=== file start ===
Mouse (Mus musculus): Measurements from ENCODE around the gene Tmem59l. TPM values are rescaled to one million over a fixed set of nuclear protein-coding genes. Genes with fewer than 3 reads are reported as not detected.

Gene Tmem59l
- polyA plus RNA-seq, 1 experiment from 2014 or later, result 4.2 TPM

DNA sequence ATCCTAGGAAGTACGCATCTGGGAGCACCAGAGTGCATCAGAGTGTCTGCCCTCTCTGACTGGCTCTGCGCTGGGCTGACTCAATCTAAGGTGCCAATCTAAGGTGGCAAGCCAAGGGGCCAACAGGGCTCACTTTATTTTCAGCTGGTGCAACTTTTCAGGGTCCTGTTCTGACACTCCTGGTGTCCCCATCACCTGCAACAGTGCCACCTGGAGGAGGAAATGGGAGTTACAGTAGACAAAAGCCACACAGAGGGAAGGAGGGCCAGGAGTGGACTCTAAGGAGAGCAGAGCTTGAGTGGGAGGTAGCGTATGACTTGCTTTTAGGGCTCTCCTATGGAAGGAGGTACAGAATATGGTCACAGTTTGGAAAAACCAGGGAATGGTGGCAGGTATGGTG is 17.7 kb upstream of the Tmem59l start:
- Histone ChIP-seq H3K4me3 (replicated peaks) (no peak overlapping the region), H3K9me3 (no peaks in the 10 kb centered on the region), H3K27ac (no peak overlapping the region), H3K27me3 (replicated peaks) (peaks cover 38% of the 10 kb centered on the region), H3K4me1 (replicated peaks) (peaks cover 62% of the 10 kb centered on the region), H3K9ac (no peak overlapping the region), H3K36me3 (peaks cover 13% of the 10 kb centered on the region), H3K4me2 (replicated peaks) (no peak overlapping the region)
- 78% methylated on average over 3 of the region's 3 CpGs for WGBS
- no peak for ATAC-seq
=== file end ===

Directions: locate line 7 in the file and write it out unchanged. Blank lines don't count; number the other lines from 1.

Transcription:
- no peak for ATAC-seq